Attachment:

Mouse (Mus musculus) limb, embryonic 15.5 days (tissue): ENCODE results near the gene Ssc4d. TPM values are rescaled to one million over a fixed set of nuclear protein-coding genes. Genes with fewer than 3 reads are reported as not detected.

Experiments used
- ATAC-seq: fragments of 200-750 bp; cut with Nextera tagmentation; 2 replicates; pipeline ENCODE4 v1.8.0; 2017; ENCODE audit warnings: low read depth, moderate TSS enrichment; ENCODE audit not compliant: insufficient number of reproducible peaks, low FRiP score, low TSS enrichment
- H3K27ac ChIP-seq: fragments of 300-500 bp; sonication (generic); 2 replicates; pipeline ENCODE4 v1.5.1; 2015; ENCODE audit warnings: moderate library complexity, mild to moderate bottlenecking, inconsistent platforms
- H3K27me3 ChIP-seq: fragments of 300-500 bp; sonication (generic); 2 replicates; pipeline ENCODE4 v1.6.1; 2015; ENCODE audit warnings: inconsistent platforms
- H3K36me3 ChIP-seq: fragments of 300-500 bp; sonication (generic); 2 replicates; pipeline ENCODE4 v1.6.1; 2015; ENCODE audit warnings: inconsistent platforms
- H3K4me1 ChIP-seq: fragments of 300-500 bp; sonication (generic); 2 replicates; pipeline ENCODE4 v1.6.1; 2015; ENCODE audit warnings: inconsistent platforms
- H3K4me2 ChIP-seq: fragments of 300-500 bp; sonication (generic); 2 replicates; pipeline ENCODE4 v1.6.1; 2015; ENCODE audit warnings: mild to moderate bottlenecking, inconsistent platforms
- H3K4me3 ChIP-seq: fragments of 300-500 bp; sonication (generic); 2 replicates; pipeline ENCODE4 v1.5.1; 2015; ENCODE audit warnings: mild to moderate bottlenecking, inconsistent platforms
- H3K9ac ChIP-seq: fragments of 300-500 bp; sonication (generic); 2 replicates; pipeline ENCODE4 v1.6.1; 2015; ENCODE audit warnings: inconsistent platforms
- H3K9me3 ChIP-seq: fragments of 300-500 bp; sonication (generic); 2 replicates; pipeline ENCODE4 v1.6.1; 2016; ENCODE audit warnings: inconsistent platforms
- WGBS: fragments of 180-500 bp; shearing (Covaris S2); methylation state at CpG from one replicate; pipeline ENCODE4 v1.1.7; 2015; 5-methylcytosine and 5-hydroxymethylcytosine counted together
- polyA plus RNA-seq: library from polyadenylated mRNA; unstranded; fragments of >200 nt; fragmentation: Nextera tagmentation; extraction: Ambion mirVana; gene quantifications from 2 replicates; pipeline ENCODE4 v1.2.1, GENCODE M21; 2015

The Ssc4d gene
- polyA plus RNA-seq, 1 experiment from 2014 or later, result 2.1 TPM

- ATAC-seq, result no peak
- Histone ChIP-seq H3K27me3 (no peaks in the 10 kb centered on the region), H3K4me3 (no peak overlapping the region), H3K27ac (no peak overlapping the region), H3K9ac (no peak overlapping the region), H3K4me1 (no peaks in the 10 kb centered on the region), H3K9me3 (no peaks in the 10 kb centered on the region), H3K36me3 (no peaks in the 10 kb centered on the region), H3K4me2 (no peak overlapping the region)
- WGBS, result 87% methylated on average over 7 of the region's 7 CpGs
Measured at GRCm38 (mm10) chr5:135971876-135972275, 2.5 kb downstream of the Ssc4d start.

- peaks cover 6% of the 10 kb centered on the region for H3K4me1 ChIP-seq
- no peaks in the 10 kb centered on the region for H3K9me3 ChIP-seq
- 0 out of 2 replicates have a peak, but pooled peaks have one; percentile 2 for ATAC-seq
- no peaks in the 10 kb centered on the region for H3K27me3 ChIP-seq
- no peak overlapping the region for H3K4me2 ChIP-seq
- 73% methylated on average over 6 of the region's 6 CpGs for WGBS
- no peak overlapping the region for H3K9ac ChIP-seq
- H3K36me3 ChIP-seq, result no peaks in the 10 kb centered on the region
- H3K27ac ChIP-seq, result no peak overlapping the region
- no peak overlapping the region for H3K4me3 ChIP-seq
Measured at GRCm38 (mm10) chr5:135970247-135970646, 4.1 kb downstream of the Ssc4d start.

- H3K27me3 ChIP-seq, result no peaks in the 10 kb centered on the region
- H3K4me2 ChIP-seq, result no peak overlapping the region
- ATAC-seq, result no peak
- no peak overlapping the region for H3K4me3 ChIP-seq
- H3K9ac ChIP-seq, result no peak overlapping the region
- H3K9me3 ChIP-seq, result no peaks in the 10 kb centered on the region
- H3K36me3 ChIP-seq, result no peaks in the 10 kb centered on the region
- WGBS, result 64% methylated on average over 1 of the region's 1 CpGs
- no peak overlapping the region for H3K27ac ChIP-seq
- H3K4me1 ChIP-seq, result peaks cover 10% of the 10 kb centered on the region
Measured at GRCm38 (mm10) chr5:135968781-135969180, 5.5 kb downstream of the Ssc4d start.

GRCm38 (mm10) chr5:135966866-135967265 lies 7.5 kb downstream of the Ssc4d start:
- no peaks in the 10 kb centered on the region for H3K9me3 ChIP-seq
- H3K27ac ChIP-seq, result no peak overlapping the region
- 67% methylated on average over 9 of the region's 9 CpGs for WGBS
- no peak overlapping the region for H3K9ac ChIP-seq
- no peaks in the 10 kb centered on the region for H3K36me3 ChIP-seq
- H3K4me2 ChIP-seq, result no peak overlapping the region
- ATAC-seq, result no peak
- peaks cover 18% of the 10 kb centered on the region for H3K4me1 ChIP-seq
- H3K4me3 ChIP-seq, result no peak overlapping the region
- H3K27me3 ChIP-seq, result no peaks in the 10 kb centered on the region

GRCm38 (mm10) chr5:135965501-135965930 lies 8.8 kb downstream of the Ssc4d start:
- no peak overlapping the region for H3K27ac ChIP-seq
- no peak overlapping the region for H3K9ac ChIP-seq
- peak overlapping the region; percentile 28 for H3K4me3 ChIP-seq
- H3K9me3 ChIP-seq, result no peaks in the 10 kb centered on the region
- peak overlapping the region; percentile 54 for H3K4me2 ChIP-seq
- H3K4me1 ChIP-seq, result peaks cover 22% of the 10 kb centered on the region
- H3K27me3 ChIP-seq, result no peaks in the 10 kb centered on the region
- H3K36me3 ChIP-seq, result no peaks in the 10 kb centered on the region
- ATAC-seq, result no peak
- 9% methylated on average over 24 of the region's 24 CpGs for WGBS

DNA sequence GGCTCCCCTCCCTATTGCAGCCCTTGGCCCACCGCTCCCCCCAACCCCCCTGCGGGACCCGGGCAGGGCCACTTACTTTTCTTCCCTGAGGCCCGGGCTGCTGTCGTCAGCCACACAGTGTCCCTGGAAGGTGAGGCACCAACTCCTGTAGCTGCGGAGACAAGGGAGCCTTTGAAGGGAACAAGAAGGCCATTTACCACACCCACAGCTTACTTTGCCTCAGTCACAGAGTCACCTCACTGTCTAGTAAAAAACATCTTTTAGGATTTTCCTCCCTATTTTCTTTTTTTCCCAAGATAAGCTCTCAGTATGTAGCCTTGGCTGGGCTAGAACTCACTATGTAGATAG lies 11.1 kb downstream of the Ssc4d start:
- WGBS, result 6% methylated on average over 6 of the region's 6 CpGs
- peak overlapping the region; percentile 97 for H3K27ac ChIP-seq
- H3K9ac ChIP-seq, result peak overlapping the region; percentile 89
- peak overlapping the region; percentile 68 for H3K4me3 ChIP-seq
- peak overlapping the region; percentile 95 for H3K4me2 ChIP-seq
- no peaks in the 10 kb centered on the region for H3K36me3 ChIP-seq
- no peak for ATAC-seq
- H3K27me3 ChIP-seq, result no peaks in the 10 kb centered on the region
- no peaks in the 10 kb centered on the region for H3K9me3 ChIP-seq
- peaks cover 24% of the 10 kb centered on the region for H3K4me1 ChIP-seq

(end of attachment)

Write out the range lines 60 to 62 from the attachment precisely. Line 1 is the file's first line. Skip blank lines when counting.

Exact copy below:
- H3K27me3 ChIP-seq, result no peaks in the 10 kb centered on the region
- H3K36me3 ChIP-seq, result no peaks in the 10 kb centered on the region
- ATAC-seq, result no peak